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OP31 Cognitive ability and reaction time are associated with major causes of mortality: evidence from a population based prospective cohort study
  1. G Der1,
  2. IJ Deary2
  1. 1MRC/CSO Social and Public Health Sciences Unit, University of Glasgow, Glasgow, UK
  2. 2Centre for Cognitive Ageing and Cognitive Epidemiology, University of Edinburgh, Edinburgh, UK


Background The association of premorbid cognitive ability with all-cause mortality is well established. Less is known about specific causes. All-cause mortality is relatively uninformative about aetiology and more evidence is needed for specific causes, particularly the major causes of death. Critics of IQ point to possible cultural biases and the need for neutral measures, like reaction times. We examine the association of cognitive ability with major causes of mortality, including: CHD, cancer and respiratory disease. The measures of cognitive ability include a standard IQ test, the Alice Heim 4 (AH4), as well as four-choice reaction times (RT).

Methods Data were derived from the oldest cohort of the West of Scotland Twenty-07 Study. Participants were randomly sampled from the Central Clydeside Conurbation, a mainly urban area centred on Glasgow city. At baseline they were interviewed in their homes by trained interviewers; the AH4 was administered and reaction times measured using a portable electronic device. Vital status was ascertained via linkage to the NHS central register. Cox regression was used in SAS 9.4 for the main analyses. Adjustments were made for sex, smoking status, Social Class and baseline self-rated health.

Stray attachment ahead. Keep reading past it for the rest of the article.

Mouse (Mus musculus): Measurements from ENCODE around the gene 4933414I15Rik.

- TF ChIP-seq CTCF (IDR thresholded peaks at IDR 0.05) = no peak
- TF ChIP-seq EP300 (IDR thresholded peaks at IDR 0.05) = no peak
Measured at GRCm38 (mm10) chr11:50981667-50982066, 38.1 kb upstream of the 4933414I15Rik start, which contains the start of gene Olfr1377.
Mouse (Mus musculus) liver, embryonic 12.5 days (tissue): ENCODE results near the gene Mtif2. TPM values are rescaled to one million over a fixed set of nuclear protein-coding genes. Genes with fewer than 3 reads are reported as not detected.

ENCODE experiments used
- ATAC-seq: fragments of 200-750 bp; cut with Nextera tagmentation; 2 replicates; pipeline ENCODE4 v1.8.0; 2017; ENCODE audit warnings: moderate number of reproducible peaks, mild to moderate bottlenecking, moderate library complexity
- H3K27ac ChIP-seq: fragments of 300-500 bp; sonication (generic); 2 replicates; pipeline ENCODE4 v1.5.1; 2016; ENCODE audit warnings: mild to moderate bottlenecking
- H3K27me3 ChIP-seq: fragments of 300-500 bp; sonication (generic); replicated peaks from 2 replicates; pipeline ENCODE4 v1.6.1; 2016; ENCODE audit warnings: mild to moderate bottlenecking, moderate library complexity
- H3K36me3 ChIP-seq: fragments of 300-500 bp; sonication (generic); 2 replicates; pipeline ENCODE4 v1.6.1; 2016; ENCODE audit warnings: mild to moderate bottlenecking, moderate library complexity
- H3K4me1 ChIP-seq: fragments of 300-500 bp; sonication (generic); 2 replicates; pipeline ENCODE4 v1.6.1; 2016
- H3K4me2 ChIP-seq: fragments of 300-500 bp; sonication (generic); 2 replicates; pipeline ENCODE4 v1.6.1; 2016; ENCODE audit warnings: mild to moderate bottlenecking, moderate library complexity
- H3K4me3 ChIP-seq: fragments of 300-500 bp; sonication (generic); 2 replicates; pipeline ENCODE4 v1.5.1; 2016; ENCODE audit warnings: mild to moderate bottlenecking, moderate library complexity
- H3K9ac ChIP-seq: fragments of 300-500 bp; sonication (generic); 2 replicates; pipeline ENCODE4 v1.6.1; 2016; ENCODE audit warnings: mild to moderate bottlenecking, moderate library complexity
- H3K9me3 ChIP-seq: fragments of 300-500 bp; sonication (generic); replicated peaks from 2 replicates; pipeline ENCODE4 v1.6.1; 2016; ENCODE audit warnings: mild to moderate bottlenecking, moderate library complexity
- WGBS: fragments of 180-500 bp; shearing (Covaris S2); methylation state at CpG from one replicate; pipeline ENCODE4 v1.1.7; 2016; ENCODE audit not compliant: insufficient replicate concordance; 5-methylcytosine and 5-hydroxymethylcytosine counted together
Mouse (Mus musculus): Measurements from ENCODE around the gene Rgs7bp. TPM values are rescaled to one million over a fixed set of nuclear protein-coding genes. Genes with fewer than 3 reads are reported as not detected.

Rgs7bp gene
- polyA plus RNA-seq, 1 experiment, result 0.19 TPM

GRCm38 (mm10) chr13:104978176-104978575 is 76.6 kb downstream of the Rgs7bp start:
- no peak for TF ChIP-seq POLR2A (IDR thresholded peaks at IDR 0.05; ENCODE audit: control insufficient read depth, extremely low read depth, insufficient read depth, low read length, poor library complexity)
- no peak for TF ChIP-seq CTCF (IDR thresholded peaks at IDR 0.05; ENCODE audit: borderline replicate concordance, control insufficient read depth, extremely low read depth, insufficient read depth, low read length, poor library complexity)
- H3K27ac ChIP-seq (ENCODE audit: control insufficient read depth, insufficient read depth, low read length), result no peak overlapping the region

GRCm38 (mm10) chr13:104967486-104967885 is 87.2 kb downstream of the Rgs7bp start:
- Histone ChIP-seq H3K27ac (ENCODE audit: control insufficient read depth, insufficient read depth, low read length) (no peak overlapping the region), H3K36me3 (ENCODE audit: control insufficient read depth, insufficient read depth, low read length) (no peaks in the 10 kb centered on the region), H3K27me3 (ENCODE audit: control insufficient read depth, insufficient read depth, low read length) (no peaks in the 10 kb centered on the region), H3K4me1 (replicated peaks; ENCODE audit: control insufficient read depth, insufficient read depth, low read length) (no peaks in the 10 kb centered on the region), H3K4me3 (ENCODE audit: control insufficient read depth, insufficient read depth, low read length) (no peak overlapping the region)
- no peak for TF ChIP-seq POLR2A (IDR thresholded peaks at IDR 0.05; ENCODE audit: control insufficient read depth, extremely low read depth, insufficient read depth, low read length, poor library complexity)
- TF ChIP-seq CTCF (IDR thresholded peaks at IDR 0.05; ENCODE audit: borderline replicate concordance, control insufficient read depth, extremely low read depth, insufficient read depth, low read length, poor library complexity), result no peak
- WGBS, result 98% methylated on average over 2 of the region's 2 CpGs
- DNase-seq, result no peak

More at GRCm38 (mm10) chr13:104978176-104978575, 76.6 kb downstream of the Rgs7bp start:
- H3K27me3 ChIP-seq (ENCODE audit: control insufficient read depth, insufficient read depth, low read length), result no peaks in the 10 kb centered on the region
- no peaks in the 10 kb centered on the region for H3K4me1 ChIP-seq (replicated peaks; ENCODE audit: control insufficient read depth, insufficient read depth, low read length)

Results Full data on AH4, RT and covariates were available for 1305 out of 1551. During 26 years of follow-up, there were 707 deaths: 148 CHD; 53 stroke; 262 cancer; 84 respiratory; and 160 ‘other’ causes. AH4 scores and reaction times showed strong and robust associations with mortality from CHD, respiratory disease and other causes. There was little evidence for an association with stroke but some for cancer; subsequent analysis showed this to be due to lung cancer deaths. Hazard ratios were only partially attenuated when adjusted for smoking status, social class and self-rated health. Adjusted hazard ratios (95% CIs) for AH4 and RT mean were: for CHD 1.25 (1.02, 1.54) and 1.29 (1.09, 1.52), respectively; for respiratory disease 1.36 (1.03, 1.78) and 1.37 (1.12, 1.68); and for other causes 1.40 (1.15, 1.70) and 1.41 (1.22, 1.63).

Conclusion These results confirm earlier analyses of all-cause mortality carried out after 14 years of follow-up. CHD and respiratory diseases are identified as two likely components of the relationship. Association with the residual category of ‘other’ causes suggests more components yet to be discovered. The similar results for reaction times imply that social or cultural biases do not explain the association between cognitive ability and mortality.

  • Cognitive epidemiology
  • reaction times
  • mortality
  • IQ

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